New information about birth mother

Maria’s daughter read a newspaper article about Dariusz’s research and got in touch with him, hoping that he might know something about her mother’s background. Together they determined that Brigida Widiger and Brigitte Koch must be the same person – even their dates of birth were the same. Dariusz found out that Maria’s birth mother, Gertrud Koch, had fled to Bavaria. In December 2020, Maria and Dariusz turned to the Arolsen Archives to find information about Gertrud.


»With the help of the authorities, my personal details were falsified and new documents were issued for me. My real mother Gertrud Koch searched for me. But I was never able to obtain any information myself because I do not have an adoption certificate.«

From Marias inquiry to the Arolsen Archives

The Arolsen Archives found Marias younger sister

Because the work of the Arolsen Archives focuses on the victims of Nazi persecution, there is hardly any information about Germans from what is now Poland in our collection. Nevertheless, there was one revealing document that our team could use to search for clues: Brigitte’s name appeared on a list of children who were in the orphanage in Duszniki Zdrój in 1945/1946 – and Gertrud’s address in Bavaria at the time was also listed there. With this clue, we were able to locate her second daughter, Maria’s younger sister Ursula, through the German authorities. Maria and Ursula began calling and writing to our team. They sent pictures and shared their stories and memories with us. Finally, they contacted each other directly and arranged their first meeting via video conference.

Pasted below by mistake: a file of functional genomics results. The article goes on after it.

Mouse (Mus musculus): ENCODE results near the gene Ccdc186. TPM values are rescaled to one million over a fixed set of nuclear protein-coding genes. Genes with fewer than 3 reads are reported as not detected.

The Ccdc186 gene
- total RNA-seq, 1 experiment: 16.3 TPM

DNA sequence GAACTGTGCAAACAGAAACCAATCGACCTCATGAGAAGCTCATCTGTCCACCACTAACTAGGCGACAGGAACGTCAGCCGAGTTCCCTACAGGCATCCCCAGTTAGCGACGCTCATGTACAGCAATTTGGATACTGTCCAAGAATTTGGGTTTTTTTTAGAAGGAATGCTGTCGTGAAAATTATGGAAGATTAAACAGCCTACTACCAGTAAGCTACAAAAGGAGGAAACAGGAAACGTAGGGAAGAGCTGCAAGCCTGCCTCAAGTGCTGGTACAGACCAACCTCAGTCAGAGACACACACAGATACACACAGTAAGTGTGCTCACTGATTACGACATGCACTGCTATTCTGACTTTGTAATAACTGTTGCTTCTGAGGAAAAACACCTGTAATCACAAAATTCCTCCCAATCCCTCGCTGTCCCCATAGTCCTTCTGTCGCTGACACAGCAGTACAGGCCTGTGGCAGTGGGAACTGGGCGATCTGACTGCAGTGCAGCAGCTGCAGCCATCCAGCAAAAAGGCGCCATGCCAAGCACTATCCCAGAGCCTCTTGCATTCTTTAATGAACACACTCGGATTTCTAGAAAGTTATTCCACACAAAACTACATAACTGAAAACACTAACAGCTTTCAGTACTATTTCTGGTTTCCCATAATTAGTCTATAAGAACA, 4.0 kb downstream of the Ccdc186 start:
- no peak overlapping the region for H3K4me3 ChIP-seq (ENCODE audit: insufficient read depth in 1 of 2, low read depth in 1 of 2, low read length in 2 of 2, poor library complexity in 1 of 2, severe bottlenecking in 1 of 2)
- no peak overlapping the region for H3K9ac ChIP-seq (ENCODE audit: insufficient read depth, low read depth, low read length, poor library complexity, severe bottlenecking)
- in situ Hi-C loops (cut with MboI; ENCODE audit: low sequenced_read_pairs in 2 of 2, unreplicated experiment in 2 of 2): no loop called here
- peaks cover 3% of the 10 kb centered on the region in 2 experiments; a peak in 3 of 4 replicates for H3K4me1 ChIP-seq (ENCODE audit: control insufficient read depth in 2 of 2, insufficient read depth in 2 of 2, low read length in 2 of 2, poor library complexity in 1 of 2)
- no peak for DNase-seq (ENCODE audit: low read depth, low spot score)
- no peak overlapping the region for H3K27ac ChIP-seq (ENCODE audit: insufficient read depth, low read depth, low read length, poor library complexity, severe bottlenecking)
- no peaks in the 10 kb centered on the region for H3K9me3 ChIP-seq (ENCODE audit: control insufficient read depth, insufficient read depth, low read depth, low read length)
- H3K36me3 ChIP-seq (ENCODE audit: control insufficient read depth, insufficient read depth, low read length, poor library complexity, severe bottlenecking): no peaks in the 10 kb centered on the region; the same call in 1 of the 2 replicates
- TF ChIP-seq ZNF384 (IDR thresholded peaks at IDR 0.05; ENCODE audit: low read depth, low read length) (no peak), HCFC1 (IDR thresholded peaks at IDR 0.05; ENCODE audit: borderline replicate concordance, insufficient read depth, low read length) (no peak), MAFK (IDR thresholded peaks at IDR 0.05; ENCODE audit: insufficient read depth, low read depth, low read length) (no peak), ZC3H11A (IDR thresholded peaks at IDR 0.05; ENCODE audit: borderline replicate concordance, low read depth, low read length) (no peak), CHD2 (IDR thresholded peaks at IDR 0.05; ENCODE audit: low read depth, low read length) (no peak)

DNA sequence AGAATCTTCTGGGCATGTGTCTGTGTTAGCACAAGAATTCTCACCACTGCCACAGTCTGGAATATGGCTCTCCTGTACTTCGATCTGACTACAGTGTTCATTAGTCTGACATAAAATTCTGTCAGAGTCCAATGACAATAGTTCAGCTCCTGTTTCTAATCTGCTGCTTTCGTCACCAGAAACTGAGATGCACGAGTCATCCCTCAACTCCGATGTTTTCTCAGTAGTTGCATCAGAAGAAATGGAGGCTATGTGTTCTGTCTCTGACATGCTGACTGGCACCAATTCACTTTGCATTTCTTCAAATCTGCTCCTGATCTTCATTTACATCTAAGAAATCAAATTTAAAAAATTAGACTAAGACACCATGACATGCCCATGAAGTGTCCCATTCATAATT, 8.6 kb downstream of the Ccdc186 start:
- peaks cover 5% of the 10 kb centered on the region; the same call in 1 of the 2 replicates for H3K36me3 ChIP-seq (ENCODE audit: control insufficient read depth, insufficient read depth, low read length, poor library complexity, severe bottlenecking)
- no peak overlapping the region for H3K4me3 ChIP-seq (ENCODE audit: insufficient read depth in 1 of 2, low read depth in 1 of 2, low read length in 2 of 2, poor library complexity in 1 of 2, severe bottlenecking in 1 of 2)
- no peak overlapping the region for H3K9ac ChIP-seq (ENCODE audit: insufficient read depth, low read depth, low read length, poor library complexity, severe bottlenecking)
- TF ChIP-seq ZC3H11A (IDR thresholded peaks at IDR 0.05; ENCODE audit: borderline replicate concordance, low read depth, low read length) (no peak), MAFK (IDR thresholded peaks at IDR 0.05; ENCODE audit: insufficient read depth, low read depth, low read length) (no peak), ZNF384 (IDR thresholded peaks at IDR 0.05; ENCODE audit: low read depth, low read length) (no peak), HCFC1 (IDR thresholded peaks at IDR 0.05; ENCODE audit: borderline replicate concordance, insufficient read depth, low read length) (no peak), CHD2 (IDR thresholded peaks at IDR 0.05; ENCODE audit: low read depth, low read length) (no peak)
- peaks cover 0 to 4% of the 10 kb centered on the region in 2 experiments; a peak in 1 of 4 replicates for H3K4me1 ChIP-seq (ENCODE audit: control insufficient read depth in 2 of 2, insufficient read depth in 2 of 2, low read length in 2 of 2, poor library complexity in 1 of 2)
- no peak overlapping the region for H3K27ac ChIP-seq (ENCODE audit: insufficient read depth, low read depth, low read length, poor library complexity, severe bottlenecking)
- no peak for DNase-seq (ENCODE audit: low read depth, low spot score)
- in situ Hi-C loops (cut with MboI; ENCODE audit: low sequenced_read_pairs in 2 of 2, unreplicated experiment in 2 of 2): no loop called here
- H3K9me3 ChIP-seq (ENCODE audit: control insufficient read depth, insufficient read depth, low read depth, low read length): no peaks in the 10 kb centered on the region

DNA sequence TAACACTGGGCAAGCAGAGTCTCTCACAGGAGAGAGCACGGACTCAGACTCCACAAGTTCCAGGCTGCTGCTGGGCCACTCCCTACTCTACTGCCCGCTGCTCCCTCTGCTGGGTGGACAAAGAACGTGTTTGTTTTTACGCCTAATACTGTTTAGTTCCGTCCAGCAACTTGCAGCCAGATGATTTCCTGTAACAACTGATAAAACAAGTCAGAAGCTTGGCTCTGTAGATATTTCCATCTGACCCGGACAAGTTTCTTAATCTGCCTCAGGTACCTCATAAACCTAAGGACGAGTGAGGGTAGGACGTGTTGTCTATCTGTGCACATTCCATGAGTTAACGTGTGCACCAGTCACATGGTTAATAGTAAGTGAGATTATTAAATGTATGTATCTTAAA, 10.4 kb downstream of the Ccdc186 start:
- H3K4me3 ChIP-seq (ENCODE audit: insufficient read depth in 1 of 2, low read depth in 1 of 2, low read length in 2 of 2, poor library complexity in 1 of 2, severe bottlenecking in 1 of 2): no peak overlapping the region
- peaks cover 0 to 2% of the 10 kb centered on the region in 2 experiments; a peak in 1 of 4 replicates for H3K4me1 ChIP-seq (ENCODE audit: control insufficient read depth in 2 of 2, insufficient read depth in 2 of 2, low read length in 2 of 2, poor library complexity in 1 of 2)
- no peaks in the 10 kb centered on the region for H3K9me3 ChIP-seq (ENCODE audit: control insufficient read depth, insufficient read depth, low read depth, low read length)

“My mother always missed Brigitte”

Ursula grew up with her mother’s memories of “little Brigitte.” She never imagined she would actually meet her missing older sister one day. We asked her what her mother had told her about Brigitte/Maria and how it feels now that the mystery of her lost sister has finally been solved.


What happens next?

It has been an exciting year for Maria, Ursula and their families. Their children, nephews, nieces and friends are also delighted to be in contact, and they are already planning to meet in person. This could happen as soon as the spring of 2022 in Poland. Maybe the sisters will even meet in Wrocław in the house where Brigitte used to live with their mother Gertrud and their grandfather.


Maria (middle) visited her former orphanage in 2021 with her daughter (3rd from right), her son (2nd from right) and Dariusz Giemza (right) to learn more about her story. She was received by the mayor of Duszniki Zdrój and his wife (left).


Dariusz Giemza will also stay in touch with the sisters. He is happy to have been able to solve another family mystery from the orphanage in his hometown with the help of the Arolsen Archives. And there are many more fates to clarify – Dariusz has a list with the names of over 200 children whose identities were falsified. We’ll keep searching!

Support us
Learn more